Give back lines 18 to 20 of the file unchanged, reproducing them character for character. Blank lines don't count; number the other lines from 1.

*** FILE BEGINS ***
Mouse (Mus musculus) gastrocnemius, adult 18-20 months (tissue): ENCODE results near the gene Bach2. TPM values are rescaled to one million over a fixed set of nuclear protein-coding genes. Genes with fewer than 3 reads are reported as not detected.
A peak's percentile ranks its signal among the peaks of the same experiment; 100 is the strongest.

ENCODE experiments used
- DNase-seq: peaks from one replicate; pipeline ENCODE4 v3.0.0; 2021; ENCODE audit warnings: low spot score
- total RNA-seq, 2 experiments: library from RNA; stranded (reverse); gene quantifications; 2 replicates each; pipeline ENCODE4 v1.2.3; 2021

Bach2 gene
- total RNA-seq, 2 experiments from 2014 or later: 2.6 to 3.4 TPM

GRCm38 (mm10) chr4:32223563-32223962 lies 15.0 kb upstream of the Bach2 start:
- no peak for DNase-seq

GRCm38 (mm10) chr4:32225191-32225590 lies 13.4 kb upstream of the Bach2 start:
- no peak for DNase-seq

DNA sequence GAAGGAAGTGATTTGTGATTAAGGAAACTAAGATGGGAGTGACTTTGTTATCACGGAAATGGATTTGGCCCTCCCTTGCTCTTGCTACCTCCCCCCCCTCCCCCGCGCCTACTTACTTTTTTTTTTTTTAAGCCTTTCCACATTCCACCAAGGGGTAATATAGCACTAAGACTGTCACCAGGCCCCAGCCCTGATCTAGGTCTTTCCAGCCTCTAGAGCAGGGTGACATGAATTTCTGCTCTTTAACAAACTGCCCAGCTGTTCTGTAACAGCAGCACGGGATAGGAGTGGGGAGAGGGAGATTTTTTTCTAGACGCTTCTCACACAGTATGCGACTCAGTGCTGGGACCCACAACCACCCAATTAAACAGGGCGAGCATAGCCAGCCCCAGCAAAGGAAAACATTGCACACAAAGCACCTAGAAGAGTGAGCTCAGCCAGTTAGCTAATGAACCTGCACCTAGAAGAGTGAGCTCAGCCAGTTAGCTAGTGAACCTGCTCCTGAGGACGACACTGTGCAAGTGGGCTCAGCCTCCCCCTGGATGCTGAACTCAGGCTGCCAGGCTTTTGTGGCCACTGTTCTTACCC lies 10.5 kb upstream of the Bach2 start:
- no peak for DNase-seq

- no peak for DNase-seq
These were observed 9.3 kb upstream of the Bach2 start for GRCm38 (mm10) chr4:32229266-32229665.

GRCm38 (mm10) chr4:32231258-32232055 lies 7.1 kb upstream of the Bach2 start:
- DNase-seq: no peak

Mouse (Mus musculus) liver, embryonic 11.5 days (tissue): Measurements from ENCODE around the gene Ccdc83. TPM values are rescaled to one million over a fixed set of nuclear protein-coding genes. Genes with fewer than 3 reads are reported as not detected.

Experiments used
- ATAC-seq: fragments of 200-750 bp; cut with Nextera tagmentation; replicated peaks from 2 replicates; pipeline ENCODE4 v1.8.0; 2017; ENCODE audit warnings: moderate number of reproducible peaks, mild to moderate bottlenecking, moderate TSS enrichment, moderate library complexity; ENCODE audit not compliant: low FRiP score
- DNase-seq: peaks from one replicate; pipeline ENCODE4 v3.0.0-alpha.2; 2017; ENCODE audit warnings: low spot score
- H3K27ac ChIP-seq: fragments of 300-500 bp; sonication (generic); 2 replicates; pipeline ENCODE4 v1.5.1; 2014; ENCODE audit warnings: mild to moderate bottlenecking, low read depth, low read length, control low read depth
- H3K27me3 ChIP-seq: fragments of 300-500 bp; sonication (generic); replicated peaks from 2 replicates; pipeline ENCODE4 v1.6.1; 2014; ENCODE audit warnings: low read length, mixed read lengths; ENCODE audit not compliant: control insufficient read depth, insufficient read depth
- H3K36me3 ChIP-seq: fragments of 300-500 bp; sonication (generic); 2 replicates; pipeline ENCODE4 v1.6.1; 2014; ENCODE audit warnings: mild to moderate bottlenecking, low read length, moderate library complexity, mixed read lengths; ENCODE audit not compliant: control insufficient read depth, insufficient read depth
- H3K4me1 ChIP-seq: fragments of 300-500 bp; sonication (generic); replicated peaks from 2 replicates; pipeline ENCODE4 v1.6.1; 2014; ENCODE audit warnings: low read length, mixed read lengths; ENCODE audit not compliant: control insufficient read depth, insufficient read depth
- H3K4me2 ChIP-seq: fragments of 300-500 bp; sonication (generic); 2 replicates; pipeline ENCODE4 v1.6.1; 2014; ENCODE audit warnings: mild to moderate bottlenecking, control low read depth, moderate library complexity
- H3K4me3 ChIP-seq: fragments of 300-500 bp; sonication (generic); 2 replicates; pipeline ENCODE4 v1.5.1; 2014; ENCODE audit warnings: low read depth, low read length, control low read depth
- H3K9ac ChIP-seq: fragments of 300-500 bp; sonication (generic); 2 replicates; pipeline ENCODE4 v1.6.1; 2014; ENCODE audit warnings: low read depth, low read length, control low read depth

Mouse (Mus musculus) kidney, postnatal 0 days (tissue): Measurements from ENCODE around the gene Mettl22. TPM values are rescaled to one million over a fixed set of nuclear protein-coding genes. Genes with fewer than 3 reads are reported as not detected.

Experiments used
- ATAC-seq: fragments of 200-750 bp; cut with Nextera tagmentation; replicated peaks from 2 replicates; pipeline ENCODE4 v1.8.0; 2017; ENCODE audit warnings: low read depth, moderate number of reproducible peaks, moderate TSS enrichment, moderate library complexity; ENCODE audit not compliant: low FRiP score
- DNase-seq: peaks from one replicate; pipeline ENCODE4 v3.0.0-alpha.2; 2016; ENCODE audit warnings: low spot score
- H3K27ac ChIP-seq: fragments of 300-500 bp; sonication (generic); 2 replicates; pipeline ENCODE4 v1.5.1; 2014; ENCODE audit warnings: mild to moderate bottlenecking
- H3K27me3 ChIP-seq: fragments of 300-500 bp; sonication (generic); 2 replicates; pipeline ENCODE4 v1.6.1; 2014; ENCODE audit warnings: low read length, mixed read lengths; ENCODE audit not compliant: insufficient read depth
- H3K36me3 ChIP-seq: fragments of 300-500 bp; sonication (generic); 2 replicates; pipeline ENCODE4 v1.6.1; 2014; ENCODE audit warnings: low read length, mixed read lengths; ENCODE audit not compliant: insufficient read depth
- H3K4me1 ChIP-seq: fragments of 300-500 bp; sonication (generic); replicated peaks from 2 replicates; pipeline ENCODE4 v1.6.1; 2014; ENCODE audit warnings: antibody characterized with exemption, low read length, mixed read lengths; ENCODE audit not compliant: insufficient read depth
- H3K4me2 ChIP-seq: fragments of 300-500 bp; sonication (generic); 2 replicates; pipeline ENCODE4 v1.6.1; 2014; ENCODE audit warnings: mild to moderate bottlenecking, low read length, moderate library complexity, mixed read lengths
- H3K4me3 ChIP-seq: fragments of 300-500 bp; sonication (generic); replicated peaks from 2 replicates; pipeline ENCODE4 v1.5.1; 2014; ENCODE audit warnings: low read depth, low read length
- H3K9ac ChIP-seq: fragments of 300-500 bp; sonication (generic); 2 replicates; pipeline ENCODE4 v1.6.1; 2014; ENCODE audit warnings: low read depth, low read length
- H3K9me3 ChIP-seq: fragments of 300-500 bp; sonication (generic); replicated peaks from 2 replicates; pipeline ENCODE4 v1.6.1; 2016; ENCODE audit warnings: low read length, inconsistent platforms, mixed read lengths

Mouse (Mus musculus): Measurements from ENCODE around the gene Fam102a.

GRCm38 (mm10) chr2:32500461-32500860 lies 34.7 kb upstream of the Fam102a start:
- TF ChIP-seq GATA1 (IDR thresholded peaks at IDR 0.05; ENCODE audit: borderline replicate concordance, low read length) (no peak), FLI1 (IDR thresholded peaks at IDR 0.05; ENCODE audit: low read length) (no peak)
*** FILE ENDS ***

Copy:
Mouse (Mus musculus) liver, embryonic 11.5 days (tissue): Measurements from ENCODE around the gene Ccdc83. TPM values are rescaled to one million over a fixed set of nuclear protein-coding genes. Genes with fewer than 3 reads are reported as not detected.

Experiments used
- ATAC-seq: fragments of 200-750 bp; cut with Nextera tagmentation; replicated peaks from 2 replicates; pipeline ENCODE4 v1.8.0; 2017; ENCODE audit warnings: moderate number of reproducible peaks, mild to moderate bottlenecking, moderate TSS enrichment, moderate library complexity; ENCODE audit not compliant: low FRiP score